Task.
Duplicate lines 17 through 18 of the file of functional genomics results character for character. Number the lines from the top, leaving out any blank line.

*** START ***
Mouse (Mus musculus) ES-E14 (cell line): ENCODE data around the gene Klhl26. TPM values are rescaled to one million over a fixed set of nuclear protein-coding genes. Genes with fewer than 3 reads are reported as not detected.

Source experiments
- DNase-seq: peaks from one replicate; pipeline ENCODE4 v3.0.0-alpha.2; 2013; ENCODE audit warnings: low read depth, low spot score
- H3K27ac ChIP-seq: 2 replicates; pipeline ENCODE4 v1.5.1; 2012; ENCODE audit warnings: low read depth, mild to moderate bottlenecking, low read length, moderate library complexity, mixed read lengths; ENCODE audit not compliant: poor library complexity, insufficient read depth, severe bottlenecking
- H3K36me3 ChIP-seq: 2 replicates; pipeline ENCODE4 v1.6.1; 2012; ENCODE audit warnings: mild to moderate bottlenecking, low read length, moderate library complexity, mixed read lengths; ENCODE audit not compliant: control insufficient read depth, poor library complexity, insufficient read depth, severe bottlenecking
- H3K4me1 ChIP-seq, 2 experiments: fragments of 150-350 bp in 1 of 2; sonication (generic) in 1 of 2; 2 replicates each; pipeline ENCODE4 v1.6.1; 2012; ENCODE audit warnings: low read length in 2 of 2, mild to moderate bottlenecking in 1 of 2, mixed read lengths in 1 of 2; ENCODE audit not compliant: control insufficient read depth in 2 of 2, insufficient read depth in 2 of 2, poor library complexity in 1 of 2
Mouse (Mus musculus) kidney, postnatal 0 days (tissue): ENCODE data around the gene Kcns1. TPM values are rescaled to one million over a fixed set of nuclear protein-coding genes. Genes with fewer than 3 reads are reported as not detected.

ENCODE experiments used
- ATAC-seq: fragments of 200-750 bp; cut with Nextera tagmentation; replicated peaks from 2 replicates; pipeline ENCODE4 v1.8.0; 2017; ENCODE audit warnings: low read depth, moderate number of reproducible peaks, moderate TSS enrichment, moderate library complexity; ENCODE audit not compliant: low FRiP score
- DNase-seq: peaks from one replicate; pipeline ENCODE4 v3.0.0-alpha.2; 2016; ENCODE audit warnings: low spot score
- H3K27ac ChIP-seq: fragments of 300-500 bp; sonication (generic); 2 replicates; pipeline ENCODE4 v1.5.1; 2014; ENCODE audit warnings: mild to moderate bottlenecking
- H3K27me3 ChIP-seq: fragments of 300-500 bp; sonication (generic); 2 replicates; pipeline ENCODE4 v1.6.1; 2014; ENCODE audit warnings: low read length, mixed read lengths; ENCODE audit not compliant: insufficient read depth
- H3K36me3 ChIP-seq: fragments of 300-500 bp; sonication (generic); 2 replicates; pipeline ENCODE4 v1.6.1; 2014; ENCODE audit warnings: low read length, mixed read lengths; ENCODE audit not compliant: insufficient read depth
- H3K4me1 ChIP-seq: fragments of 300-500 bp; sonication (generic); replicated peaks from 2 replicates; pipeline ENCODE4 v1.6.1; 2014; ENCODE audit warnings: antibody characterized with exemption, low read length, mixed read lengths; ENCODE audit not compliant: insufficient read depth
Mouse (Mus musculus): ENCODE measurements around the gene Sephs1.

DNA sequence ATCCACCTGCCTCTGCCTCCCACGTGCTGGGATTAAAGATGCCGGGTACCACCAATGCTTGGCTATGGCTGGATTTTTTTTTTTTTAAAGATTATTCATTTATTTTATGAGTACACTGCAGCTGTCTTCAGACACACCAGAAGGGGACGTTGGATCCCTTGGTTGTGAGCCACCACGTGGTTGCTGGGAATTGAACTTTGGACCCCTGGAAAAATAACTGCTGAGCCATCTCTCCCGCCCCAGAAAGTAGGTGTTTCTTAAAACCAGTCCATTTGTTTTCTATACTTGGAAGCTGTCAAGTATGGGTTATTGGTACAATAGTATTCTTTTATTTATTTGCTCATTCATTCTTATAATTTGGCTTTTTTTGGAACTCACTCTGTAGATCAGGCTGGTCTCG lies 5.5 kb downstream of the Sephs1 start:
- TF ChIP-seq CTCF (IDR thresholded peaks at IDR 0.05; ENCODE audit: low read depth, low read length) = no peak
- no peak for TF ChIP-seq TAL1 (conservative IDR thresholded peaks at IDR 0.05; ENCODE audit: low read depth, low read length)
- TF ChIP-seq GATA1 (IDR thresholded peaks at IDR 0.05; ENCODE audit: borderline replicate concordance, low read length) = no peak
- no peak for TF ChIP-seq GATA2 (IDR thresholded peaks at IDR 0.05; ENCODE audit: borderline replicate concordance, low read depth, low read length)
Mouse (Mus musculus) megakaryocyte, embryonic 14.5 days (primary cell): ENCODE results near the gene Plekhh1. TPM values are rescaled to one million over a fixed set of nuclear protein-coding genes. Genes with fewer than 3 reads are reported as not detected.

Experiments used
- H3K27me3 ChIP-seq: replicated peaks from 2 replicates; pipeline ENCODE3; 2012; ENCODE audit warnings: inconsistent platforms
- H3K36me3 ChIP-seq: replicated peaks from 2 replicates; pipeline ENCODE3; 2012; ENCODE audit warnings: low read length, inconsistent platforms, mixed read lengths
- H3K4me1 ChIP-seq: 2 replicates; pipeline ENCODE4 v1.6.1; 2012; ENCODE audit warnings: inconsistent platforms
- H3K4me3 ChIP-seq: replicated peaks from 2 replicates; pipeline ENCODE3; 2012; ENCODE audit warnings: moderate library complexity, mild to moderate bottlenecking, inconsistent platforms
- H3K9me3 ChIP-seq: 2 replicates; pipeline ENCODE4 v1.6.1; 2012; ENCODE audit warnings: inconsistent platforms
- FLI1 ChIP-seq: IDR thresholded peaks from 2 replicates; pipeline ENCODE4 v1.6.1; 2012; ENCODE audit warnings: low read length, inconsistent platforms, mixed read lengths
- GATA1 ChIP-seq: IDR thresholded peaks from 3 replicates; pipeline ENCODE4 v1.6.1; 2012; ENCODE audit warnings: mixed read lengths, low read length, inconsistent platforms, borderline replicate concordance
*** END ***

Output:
- TF ChIP-seq CTCF (IDR thresholded peaks at IDR 0.05; ENCODE audit: low read depth, low read length) = no peak
- no peak for TF ChIP-seq TAL1 (conservative IDR thresholded peaks at IDR 0.05; ENCODE audit: low read depth, low read length)